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Thread: Shapton 30K, talk me out of it

  1. #16
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    Quote Originally Posted by Jim Matthews View Post
    Suehiro Cerax 20000 has the same allure to me.

    It's a pointless vanity that I desperately want.
    https://www.mtckitchen.com/suehiro-g...rpening-stone/
    The Shapton 16k is 0.92 micron. The 30k is 0.48. The Suehiro 20k is 0.50. Sounds like a better deal at roughly $100 less than the Shapton 30k and only 0.02 difference in grit size. I have heard good things about the Suehiro Cerax stones. I would probably end up with that one if I felt the need to go beyond my Shapton 16k, which, by the way, I can’t even remember the last time I used because I haven’t been using straight razors lately, and that’s mostly what I use that stone for. For knives, I find the Chosera 10k is as fine as I ever need, and frequently I stop at the Shapton 8k, or Chosera 5k, depending on the knife (type of steel, intended use, bevel angle). Sushi knives and single bevel knives benefit from finer grits, as do high carbon versus stainless steel. I do sometimes sharpen carving chisels to 16k if I am doing some sort of detail work in tricky grain, but mostly I stop at 5k for woodworking tools other than chisels, and strop with green chromium oxide. Chisels I go to 8k or finer. This is generally speaking, as I play around with lots of different stones.

    Just remember that beyond 8k, really the difference is minimal and much of the difference is lost after a few uses, but it is fun trying to get the finest edge possible. I fully admit to being at this level of “sharpaholic” and spending more than needed on stones just to see how sharp I can get stuff. I add this disclaimer to ensure I don’t suggest to the general public that they have to go “to infinity and beyond” for every sharpening.

  2. #17
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    The grit size on the Sueiro 20, elluded me. What did seem interesting is one of the claims made in the sales pitch:

    Straight razor sharpeners will love this stone as, depending on individual skill, HHT4/5 are easily achieveable without stropping.
    That is definitely a stone for straight razor users more than for woodworking. HHT is the Hanging Hair Test method of testing for sharpness. It is beyond the testing of sharpness by arm hair shaving, end grain shaving or paper cutting. It is the next level of sharpness.

    Resistance isn't always futile.

    jtk
    "A pessimist sees the difficulty in every opportunity; an optimist sees the opportunity in every difficulty."
    - Sir Winston Churchill (1874-1965)

  3. #18
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    To satisfy my curiosity, I looked at the HC and HR series Shapton 30K stone on the Sharpening Supplies site.That stone is on sale for US $324.00, normally $360.00. At those prices, I would not need to be talked out of buying one. With my 73 year old clumsy hands, I would be sure to drop it! https://www.sharpeningsupplies.com/Water-Stones-C4.aspx

  4. #19
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    If you want to try the sub micron surface, without spending a lot of money, the next time you order something from Lee Valley, order a sheet of the .5 micron, and .1 micron Diamond Lapping film. I did, and had a spare Granite Surface Plate for when Woodcraft used to sell them, on sale, for 25 bucks. I liked it so much, that I have kept it on the drainboard of my sharpening sink, for several years now. https://www.leevalley.com/en-us/shop...d-lapping-film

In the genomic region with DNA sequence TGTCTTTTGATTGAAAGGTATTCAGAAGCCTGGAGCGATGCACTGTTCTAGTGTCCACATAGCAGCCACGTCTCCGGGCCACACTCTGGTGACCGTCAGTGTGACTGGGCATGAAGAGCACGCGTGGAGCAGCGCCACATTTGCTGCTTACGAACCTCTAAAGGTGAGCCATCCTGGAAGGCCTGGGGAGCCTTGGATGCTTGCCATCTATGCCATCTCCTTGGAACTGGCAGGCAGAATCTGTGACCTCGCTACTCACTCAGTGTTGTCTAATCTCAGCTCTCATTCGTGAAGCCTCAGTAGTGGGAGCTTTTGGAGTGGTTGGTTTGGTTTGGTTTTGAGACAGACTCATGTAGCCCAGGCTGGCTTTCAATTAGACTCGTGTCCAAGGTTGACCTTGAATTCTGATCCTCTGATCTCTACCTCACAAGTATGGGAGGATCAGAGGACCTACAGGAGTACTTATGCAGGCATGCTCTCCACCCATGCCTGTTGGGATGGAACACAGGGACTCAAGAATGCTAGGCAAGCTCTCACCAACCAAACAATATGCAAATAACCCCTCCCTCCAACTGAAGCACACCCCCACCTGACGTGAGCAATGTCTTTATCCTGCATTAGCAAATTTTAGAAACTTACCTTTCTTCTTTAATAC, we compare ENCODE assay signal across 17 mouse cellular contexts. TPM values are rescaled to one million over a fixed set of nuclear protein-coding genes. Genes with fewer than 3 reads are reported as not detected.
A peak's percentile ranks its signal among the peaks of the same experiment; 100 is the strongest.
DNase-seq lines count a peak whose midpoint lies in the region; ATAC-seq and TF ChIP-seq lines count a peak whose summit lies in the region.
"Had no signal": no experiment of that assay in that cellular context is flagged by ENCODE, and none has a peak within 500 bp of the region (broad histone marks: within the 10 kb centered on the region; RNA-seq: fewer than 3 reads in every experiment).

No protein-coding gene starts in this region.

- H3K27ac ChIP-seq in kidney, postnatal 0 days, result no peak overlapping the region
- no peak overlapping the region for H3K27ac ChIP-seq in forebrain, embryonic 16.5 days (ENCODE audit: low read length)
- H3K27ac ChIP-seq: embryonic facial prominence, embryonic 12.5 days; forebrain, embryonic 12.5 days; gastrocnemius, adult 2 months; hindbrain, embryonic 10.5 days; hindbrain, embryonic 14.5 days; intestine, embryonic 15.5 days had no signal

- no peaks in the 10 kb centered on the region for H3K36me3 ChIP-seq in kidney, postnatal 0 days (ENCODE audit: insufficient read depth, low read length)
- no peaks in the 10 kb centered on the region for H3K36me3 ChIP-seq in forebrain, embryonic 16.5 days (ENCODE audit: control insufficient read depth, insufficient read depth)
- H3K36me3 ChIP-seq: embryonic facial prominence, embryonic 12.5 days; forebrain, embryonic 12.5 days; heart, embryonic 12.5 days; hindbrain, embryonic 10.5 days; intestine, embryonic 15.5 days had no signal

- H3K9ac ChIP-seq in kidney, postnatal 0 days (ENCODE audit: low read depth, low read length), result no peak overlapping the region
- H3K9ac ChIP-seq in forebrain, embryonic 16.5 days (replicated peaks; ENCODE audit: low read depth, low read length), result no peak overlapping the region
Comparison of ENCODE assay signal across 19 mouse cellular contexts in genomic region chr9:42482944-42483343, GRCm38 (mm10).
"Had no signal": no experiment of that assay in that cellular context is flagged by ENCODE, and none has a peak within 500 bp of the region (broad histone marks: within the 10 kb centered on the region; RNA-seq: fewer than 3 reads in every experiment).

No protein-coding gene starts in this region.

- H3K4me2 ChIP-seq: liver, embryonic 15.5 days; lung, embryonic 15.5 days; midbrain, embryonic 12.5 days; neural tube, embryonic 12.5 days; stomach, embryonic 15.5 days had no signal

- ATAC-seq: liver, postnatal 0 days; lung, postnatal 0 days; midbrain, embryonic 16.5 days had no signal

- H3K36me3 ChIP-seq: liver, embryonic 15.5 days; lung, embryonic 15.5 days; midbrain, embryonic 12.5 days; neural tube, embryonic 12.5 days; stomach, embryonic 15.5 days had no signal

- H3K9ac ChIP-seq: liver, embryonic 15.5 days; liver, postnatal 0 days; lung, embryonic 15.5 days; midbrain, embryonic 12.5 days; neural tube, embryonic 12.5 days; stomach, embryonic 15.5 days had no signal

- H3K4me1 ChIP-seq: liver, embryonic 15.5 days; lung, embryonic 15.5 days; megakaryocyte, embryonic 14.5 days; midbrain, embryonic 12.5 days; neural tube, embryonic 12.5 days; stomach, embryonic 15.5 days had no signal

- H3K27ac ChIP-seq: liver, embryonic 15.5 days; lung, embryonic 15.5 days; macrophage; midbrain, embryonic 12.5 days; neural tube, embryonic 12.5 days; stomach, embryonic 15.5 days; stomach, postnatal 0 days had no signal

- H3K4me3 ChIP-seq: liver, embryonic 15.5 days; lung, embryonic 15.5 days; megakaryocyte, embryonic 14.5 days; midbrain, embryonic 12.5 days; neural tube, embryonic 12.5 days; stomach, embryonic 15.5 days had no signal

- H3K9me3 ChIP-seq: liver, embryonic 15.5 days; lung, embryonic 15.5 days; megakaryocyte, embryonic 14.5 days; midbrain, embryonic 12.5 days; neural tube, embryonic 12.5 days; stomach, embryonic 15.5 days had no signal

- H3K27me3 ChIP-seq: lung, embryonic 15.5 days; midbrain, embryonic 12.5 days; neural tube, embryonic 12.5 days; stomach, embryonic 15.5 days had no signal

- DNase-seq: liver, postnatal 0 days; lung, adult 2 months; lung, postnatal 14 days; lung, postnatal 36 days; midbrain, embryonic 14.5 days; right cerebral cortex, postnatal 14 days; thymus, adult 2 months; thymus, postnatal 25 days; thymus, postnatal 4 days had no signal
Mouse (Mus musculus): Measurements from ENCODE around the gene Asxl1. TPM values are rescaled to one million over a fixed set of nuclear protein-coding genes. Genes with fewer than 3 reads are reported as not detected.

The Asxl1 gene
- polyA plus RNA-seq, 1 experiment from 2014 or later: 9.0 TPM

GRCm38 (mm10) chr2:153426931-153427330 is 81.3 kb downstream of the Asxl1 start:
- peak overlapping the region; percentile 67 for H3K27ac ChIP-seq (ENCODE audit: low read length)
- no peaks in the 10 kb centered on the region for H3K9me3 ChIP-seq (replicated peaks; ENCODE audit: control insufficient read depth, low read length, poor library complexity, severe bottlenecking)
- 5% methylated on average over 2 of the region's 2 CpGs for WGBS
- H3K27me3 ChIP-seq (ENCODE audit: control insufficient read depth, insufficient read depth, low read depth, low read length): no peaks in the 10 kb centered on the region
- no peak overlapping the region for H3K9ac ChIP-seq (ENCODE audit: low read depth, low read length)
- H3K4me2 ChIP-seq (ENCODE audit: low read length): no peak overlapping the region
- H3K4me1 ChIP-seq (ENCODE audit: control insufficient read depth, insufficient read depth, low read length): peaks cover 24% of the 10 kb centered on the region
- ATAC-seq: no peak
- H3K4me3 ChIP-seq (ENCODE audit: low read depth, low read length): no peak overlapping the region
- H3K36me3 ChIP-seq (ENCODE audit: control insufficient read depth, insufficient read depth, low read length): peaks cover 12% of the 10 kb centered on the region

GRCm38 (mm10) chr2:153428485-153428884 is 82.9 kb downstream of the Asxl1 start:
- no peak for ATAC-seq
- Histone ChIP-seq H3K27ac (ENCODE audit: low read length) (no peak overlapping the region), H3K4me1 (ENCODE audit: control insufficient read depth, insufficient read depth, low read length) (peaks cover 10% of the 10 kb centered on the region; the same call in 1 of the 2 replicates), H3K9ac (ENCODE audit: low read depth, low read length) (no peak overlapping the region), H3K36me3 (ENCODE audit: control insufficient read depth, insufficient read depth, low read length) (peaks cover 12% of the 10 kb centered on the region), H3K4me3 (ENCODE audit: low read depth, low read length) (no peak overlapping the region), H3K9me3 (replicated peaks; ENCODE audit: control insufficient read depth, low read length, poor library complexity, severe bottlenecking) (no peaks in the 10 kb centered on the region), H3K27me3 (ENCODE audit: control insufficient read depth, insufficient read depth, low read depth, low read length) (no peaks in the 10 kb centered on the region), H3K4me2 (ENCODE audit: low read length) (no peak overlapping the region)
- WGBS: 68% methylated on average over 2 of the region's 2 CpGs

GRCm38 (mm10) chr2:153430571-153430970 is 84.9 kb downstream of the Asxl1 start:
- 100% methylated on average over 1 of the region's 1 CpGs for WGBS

It is fragile though, to a sharp edge, so you can only back up with the cutting edge. It lasts a Long time, if you remember to only go backwards. I doubt mine has been changed any more frequently than once a year, and probably less than that. Once you take an already sharp edge to it, it takes a very few strokes, so it doesn't suffer much wear from each use.

    To me, having an edge "too sharp", is like having a girlfriend that is too good looking. Neither is a reality in my opinion. Since my sharpening setup is already sitting out, ready to go, there is almost no extra work involved to take it all the way. The sharper it is to start with, the longer you have before it needs honing again, and the extra time in use is always way longer than the extra 10 or 15 seconds it takes, but that's with my setup. If you have to drag sharpening stuff out every time you use it, the number of stones will make more of a difference.

  5. #20
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    Quote Originally Posted by Tom M King View Post
    ... and had a spare Granite Surface Plate for when Woodcraft used to sell them, on sale, for 25 bucks. ...
    An alternative to a granite plate is float glass. If you can't score some scrap free, LV has a "Glass Lapping Plate" for $15 intended for use with the lapping film they stock.

  6. #21
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    An experiment in progress...Richlite fingerboard with Diamond paste. For $20, it's an interesting substrate.

    I had a stash of diamond paste in three "flavors" already. Richlite is just compressed paper.

    So far, it's easy enough to handle but I can't say the results are appreciably different than two stones and a strop.

    https://richlite.com/products/guitar...-black-diamond

  7. #22
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    I have the Shapton 30k. Got it for very cheap from a kind woodworker years ago. It rarely gets used, I prefer ending on a sigma 13k for synthetic water stones, a Jnat, or a nice oilstone. If you are buying the Shapton 30k full price; don't. It doesn't feel very nice, good bit of stiction, and Shaptons are hard on most diamond plates and my elbows when flattening.

  8. #23
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    Quote Originally Posted by Barney Markunas View Post
    I would vote for you already being at the point of diminishing returns. If I were shopping, some interesting lumber or some other tool I want but don't really need would come way before a stone that fine and expensive. I absolutely cannot fathom using something like that on a neighbor's kitchen knives. Honestly, for many kitchen tasks I think I'd rather have a little bit of tooth than something polished on a 30K grit stone. Don't let perfection get in the way of good enough.